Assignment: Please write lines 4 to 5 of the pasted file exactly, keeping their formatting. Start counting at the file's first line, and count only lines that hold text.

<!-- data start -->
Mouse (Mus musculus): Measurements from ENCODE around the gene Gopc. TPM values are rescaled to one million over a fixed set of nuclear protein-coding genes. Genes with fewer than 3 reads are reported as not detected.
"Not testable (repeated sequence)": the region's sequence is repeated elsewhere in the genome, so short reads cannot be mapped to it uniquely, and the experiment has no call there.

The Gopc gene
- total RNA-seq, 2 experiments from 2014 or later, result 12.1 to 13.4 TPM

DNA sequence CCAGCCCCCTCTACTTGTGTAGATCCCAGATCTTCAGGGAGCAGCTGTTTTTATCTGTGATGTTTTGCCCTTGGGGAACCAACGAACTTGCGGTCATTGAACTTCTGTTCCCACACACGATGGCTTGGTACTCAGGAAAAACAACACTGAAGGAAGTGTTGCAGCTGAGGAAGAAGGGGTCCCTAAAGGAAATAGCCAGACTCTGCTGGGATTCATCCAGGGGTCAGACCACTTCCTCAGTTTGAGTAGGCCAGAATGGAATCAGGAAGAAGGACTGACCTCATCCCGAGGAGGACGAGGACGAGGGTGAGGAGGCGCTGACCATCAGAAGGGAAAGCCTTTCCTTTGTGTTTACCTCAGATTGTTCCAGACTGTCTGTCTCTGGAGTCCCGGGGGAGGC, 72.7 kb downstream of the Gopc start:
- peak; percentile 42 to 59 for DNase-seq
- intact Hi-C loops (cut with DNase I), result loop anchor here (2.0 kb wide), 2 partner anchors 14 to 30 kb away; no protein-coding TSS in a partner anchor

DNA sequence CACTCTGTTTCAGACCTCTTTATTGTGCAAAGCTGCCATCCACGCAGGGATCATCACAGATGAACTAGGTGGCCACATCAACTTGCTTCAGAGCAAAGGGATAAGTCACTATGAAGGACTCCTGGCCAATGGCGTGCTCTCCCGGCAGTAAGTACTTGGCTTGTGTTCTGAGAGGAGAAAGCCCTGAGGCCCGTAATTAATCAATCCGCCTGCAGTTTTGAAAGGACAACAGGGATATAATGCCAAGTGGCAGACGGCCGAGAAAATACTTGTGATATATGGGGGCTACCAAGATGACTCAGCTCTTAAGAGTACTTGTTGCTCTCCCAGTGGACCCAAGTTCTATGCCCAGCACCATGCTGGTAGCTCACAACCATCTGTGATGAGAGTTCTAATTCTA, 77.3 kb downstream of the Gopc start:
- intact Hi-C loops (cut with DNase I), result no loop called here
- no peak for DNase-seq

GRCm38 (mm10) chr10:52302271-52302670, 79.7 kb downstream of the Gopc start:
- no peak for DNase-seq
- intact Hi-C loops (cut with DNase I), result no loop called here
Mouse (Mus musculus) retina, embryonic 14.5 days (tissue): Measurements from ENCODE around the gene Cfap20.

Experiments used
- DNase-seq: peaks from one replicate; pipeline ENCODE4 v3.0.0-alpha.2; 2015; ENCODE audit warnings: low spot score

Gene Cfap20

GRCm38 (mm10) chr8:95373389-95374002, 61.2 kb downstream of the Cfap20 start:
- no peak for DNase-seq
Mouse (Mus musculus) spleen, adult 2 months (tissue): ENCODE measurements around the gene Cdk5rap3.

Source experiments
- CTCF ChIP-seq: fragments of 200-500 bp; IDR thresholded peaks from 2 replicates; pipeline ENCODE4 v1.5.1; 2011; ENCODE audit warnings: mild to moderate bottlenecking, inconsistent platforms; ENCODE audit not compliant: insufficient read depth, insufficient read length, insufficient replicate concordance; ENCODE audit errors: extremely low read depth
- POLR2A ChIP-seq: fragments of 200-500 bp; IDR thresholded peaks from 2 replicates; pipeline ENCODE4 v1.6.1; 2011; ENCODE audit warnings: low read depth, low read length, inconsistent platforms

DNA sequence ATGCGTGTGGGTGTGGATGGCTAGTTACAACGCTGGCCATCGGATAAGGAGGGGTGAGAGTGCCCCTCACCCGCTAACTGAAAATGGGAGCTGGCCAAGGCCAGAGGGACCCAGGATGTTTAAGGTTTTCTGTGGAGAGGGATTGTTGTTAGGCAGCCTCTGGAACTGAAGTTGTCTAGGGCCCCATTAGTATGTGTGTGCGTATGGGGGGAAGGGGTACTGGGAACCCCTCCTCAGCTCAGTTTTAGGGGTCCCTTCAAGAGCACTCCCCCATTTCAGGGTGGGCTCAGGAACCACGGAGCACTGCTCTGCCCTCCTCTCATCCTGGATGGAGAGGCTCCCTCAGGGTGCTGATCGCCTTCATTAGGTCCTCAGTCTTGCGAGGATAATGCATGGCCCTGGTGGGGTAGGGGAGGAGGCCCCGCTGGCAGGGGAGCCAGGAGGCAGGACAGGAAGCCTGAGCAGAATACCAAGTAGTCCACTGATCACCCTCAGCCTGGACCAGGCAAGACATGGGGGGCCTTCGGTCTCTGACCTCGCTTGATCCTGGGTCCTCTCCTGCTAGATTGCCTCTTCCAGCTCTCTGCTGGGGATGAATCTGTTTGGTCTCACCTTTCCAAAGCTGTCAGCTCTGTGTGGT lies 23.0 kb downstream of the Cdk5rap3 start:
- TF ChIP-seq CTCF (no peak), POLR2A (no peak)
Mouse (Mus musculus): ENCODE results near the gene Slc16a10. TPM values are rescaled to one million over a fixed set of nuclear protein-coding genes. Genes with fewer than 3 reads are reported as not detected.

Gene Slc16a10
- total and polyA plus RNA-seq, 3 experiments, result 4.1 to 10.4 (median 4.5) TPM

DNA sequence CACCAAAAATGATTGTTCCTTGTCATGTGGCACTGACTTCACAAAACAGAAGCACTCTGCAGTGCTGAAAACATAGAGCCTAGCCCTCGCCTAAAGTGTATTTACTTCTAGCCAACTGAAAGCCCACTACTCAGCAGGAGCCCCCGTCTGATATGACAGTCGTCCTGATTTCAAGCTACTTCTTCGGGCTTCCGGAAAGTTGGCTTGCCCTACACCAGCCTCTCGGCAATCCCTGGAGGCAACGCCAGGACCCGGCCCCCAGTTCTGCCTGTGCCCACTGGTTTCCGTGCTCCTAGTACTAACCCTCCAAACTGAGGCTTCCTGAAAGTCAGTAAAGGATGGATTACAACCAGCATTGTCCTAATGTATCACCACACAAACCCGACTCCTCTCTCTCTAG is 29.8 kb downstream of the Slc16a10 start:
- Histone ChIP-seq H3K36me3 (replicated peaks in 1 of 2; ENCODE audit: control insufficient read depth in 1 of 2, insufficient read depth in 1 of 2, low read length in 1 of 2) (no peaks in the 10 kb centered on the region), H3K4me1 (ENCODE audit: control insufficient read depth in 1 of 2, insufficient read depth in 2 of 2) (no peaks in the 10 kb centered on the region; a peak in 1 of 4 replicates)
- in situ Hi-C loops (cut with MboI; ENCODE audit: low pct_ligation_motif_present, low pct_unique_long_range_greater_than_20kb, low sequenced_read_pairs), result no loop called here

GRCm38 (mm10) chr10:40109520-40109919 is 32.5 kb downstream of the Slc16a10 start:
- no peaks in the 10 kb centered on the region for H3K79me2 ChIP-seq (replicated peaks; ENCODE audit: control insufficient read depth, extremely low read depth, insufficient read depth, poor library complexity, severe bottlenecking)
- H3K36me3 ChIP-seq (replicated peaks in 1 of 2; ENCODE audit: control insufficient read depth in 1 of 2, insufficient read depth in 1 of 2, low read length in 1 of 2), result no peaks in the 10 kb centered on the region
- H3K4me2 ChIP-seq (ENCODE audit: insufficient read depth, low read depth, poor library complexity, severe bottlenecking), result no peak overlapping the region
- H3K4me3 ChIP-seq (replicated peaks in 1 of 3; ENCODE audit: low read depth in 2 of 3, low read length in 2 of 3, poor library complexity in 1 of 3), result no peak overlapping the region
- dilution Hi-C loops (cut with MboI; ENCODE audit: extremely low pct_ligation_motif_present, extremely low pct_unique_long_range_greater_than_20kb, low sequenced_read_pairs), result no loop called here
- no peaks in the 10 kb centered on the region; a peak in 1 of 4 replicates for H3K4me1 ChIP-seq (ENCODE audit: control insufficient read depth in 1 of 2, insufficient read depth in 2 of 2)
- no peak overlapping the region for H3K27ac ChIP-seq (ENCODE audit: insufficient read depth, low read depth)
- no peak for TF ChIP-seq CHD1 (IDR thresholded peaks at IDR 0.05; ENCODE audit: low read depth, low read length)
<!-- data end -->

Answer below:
- total RNA-seq, 2 experiments from 2014 or later, result 12.1 to 13.4 TPM

DNA sequence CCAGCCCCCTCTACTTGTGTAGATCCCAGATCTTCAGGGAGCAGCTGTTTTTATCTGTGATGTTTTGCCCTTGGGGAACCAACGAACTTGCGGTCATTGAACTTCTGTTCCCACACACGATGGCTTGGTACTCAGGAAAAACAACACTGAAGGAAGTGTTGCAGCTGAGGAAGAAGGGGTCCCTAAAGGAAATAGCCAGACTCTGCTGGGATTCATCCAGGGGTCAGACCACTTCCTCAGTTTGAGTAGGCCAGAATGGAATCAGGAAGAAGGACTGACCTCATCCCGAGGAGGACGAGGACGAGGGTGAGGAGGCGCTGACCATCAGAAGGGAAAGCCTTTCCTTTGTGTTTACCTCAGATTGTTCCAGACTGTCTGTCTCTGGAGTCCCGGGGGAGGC, 72.7 kb downstream of the Gopc start: